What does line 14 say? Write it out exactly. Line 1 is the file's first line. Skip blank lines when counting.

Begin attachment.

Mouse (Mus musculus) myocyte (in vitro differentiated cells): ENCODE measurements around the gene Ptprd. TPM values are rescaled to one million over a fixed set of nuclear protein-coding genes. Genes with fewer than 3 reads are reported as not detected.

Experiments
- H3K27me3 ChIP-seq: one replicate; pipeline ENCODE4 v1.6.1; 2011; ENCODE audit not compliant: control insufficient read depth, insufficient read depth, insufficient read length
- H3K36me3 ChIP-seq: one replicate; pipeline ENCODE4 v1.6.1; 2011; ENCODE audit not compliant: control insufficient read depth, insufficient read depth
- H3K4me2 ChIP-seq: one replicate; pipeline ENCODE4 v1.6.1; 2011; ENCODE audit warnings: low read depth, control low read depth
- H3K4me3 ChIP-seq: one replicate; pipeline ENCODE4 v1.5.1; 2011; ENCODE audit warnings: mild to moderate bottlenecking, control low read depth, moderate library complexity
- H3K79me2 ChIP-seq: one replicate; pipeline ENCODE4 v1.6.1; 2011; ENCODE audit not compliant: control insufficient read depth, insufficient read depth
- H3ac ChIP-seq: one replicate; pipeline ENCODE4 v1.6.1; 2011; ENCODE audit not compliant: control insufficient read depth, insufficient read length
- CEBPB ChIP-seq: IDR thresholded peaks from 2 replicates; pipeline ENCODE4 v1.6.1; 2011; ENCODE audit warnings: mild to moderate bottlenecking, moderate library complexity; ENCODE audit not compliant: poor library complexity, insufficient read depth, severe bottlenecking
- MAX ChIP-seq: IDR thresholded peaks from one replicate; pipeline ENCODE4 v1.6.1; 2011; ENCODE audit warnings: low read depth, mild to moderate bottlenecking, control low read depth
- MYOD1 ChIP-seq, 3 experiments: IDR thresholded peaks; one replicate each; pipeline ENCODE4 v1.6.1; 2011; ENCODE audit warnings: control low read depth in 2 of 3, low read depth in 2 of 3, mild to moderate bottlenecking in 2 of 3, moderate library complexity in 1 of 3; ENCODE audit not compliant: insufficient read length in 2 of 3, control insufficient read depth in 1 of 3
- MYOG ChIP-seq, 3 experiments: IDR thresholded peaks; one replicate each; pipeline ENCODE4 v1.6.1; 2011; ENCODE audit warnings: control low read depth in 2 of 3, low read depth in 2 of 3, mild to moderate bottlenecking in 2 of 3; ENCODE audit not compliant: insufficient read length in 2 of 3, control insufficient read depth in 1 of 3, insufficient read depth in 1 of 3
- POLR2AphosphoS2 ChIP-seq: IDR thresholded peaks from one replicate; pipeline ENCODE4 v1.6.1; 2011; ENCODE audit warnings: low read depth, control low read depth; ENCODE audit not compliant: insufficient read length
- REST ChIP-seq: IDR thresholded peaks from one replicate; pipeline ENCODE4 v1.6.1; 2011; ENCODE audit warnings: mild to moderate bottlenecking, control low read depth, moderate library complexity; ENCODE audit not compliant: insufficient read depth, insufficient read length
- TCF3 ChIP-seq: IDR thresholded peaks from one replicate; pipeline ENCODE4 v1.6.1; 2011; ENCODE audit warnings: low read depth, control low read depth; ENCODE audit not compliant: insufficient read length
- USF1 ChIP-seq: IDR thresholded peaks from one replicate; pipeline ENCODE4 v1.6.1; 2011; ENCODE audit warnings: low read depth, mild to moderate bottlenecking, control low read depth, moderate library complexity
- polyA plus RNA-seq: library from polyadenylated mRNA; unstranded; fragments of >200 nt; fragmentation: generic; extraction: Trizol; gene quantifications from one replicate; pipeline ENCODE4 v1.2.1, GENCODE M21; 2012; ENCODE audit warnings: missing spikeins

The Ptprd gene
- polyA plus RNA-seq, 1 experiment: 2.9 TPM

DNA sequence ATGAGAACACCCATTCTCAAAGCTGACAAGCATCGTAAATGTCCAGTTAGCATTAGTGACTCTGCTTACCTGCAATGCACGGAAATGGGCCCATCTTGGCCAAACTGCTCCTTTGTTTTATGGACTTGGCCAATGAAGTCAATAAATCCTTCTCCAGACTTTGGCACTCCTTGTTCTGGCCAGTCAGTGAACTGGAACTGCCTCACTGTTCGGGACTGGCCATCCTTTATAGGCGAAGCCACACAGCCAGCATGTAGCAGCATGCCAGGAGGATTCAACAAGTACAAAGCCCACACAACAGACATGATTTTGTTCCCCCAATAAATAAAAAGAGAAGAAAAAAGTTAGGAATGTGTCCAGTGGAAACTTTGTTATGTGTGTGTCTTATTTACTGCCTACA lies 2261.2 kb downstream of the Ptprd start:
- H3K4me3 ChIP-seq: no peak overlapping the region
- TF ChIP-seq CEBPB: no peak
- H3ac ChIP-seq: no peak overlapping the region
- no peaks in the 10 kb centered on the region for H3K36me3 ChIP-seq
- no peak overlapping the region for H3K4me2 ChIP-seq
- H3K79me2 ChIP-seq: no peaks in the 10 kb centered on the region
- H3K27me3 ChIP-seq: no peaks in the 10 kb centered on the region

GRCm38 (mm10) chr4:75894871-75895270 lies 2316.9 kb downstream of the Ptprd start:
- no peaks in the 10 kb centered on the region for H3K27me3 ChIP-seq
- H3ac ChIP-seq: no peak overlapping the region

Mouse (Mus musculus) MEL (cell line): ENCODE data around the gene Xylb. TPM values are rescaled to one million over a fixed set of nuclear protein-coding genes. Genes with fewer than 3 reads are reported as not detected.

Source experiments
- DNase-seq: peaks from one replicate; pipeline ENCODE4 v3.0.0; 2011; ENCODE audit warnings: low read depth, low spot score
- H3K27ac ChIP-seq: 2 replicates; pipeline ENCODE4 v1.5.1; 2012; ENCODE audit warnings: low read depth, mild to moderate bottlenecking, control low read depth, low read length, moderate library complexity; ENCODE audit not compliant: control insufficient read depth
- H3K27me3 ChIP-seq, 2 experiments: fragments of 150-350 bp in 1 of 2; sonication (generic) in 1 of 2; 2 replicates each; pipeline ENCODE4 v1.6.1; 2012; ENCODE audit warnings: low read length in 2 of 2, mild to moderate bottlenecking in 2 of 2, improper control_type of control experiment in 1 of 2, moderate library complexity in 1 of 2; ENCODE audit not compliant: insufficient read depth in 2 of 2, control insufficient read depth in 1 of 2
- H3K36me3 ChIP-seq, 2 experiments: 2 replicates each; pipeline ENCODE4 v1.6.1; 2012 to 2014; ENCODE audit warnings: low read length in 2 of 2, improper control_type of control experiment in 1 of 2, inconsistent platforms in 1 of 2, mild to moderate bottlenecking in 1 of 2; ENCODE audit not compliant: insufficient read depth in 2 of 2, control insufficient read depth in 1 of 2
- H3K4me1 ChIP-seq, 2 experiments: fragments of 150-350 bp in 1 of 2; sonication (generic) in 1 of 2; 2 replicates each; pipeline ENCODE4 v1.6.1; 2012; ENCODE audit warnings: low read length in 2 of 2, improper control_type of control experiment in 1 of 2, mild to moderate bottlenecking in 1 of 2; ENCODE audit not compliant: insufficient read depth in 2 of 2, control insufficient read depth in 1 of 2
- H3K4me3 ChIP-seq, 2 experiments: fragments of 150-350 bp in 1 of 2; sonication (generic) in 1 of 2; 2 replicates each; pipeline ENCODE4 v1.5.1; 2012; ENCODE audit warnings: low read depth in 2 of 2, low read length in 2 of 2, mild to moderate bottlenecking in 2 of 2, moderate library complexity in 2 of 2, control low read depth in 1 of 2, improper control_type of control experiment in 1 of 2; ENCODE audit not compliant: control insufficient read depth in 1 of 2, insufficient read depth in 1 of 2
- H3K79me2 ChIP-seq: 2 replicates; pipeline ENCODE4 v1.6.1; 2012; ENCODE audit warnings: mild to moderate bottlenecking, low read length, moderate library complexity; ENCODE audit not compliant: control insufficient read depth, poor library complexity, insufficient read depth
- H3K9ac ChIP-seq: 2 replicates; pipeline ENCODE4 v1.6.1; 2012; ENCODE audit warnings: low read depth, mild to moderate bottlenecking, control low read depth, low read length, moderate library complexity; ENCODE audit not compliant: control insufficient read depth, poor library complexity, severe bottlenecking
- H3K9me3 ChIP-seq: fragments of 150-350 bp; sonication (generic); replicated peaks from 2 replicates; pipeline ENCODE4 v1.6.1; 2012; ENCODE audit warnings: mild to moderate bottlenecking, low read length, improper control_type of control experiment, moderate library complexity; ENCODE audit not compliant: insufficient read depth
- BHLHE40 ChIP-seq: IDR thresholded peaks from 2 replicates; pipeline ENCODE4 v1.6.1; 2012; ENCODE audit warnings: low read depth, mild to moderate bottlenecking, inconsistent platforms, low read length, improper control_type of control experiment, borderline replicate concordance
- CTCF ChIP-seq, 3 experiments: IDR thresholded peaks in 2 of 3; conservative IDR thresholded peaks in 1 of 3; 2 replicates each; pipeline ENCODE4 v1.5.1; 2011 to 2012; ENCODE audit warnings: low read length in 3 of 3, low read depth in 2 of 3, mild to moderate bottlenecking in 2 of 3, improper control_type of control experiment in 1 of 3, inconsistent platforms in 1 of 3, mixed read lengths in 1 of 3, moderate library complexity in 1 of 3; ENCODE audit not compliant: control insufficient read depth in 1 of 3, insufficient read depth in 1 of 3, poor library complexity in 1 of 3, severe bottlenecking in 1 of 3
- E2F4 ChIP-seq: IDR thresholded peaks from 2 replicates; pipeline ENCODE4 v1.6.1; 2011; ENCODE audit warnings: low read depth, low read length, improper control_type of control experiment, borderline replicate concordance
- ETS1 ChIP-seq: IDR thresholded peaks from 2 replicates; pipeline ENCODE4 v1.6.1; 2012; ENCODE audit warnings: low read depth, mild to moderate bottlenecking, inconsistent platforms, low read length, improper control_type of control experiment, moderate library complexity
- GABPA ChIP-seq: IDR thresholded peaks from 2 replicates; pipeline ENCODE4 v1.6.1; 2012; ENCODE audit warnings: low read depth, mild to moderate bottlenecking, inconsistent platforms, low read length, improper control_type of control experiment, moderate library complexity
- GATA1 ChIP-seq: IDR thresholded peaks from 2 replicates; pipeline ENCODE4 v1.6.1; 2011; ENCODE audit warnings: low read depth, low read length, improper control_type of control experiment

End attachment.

- REST ChIP-seq: IDR thresholded peaks from one replicate; pipeline ENCODE4 v1.6.1; 2011; ENCODE audit warnings: mild to moderate bottlenecking, control low read depth, moderate library complexity; ENCODE audit not compliant: insufficient read depth, insufficient read length